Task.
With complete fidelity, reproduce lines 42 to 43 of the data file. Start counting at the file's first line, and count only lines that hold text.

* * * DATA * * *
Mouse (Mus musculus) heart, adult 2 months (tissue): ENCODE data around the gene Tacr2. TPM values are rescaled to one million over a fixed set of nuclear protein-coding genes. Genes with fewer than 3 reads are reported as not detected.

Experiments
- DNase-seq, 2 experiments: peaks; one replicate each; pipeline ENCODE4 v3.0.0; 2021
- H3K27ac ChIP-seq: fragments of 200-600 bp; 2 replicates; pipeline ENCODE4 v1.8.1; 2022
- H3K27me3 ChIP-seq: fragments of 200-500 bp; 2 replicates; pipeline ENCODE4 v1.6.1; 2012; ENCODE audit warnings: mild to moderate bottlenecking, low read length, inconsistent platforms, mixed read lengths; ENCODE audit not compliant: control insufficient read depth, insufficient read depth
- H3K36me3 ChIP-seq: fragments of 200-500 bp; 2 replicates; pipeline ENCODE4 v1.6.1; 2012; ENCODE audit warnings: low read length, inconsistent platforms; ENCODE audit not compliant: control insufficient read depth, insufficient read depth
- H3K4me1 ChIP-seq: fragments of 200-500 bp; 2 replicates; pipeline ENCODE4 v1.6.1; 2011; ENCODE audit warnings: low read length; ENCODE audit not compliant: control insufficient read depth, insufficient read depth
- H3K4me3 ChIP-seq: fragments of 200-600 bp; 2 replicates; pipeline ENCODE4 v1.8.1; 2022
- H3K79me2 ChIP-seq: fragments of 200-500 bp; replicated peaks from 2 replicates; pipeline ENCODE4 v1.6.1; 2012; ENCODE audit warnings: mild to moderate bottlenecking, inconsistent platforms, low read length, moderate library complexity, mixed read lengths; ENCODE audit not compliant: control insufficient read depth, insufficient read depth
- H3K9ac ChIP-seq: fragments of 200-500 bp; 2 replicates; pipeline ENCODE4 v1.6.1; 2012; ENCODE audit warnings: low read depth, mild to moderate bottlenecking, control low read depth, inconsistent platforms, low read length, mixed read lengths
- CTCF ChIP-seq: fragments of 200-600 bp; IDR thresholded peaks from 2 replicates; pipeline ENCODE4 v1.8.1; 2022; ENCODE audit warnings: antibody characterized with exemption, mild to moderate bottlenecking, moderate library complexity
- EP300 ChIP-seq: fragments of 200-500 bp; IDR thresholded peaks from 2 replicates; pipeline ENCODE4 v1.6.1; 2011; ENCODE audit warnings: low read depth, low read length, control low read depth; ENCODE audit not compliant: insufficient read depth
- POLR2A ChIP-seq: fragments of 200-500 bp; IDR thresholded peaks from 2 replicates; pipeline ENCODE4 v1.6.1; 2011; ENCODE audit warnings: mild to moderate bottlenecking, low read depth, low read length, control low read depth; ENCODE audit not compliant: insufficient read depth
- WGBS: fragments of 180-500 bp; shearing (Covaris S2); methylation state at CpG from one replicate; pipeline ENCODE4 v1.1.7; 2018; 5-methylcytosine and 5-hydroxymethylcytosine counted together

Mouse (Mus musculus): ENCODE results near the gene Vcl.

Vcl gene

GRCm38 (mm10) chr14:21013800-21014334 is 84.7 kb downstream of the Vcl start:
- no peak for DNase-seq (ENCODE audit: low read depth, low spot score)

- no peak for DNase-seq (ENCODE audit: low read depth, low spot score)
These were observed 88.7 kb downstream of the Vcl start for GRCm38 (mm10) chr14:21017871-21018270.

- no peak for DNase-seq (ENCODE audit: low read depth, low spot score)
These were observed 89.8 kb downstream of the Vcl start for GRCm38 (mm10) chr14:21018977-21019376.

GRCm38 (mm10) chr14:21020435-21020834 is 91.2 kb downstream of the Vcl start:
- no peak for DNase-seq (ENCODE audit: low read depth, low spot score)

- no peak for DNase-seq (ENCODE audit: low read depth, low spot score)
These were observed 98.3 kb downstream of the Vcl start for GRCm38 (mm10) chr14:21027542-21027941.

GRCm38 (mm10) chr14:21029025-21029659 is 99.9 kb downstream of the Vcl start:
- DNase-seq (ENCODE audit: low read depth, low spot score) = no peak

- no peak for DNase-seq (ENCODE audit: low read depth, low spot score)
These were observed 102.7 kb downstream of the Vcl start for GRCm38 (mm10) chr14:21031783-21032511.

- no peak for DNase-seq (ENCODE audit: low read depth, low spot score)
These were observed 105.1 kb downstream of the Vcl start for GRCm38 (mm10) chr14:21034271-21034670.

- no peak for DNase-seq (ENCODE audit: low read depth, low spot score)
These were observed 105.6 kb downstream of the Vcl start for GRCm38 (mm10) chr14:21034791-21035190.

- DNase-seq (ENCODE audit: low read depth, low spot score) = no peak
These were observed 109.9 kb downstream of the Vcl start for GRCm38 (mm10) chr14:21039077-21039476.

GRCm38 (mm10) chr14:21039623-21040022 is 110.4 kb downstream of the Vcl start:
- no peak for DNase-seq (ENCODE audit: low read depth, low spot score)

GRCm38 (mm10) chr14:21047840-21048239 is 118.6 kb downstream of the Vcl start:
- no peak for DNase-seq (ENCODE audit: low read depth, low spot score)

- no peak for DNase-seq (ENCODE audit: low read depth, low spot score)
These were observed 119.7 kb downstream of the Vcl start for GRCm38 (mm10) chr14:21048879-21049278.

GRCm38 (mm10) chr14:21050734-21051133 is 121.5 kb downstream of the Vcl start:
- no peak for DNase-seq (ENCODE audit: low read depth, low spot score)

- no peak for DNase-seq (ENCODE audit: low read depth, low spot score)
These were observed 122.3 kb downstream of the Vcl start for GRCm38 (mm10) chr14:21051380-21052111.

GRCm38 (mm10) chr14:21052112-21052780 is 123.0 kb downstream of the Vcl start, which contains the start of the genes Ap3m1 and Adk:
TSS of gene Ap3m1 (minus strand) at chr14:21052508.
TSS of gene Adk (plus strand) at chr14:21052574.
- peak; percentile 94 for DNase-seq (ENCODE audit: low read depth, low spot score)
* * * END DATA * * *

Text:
These were observed 119.7 kb downstream of the Vcl start for GRCm38 (mm10) chr14:21048879-21049278.

GRCm38 (mm10) chr14:21050734-21051133 is 121.5 kb downstream of the Vcl start: